Modal music is harmonically static such that single chord is played throughout a song while melodic lines/solos change. However, they cannot contain any note. Notes from solo must come from parent scale.
I.e. in case of modes from C major, melodic lines contain notes with no sharp and flats.
In case of modes from A major scale, only notes with 3 sharps are used for soloing.

For example, we play G chord throughout a song and solo over it using any note with no flats and sharps. Then the song is played in G mixolydian mode.
Once we use melodic lines with notes with 3 sharps, the song turns out to be in B phrygian mode.

To make this song tonal (in G major key), we change 2 things.
(1) Harmonic changes and progression that resolves to the tonic. (C D -> G).
(2) Melodic lines and solos can be any scale. In musical notation, we use accidentals whenever some weird scales come into use. Since G major key has one sharp, the single symbol # is not meant to be an accidental. But more than one # and any b symbols are accidentals.
But I believe solos cannot be any scale too. They follow changing harmonic progression so that melody and harmony go hand in hand to make musical sense.

Summary

Tonal music uses harmonic changes and resolution to the tonic happens. Solos in tonal music can be any scale as long as we travel back to the tonic and the tune sounds consonant.

Modal music uses single chord. There's no harmonic change and no resolution to the tonic. Solos/melodic lines in modal music cannot be any scale. Only parent scale from which the mode is derived is used.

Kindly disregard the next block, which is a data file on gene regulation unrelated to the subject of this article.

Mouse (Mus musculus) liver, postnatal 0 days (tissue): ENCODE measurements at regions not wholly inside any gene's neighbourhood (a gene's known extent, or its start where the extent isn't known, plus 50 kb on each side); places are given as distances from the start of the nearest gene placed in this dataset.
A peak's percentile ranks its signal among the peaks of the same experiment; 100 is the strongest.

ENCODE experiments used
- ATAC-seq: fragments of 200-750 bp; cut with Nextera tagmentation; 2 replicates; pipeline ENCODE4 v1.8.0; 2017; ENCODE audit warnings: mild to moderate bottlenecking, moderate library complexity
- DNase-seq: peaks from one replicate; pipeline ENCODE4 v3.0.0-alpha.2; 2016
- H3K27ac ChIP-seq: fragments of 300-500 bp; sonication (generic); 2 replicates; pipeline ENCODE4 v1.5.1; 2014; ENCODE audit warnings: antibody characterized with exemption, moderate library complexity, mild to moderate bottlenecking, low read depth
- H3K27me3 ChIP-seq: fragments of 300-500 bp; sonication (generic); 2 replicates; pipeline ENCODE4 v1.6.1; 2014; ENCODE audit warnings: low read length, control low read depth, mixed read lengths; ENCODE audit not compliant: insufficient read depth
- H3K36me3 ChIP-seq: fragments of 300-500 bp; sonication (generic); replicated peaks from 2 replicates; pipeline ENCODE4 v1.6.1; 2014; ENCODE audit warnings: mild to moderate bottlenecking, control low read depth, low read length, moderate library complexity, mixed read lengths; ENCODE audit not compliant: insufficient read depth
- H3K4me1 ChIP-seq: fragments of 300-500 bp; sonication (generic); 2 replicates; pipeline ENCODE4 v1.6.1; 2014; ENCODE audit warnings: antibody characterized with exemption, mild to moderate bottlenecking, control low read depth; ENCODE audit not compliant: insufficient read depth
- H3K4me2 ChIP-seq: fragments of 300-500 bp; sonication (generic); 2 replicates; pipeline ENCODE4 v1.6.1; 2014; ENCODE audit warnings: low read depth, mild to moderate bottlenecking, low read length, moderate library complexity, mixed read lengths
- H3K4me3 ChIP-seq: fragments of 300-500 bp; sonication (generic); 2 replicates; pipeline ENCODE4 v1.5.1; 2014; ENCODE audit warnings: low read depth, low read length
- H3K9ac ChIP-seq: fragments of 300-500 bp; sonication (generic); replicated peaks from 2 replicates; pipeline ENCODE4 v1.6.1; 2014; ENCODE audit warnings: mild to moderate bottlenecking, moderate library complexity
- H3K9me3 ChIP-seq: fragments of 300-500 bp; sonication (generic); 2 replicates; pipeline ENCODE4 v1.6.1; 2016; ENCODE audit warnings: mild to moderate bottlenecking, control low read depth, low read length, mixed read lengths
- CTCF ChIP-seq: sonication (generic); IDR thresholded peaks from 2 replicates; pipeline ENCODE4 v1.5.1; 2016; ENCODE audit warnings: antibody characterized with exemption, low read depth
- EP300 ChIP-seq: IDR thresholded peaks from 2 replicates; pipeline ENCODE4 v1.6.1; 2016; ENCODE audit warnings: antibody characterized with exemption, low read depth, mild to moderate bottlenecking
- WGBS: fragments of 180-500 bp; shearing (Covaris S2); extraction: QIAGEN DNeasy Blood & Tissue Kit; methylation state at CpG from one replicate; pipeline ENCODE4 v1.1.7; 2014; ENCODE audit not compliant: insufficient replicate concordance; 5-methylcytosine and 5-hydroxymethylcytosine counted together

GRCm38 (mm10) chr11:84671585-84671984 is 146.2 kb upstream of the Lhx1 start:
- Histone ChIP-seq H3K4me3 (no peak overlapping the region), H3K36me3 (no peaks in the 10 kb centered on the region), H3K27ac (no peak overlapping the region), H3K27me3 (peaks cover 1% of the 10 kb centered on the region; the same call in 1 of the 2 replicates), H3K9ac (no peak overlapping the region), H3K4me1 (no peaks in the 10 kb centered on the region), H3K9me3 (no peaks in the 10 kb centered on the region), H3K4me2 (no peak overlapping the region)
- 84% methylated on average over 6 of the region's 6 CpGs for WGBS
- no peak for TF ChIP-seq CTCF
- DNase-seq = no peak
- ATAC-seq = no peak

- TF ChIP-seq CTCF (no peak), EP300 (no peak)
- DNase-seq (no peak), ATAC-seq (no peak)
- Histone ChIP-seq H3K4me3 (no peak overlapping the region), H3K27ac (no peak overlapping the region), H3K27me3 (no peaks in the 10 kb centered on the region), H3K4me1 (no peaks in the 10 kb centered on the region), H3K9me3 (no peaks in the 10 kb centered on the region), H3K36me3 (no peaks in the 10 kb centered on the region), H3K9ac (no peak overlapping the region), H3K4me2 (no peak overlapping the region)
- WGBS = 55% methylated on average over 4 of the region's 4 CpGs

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  REPORT THIS POST AS INAPPROPRIATE |  Date Oct. 27 2019 11:40:27
 
Piwin

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RE: Which scales? (in reply to devilhand

quote:

Modal music uses single chord


No. It's just that the chords are "independent". They don't "resolve". So it's more of a neutral sequence of chords and not a "progression". Tonal music uses functional harmony. Modal music does not. Take a V7-I progression and you'll clearly hear the need for resolution, how that V7 wants to resolve into the I. In tonal music, each chord can be described by its function in the overall progression. No such thing in modal music, where everything sort of just floats around, without any specific function.

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  REPORT THIS POST AS INAPPROPRIATE |  Date Oct. 27 2019 12:21:18
 
devilhand

 

Posts: 148
Joined: Oct. 15 2019
 

RE: Which scales? (in reply to Piwin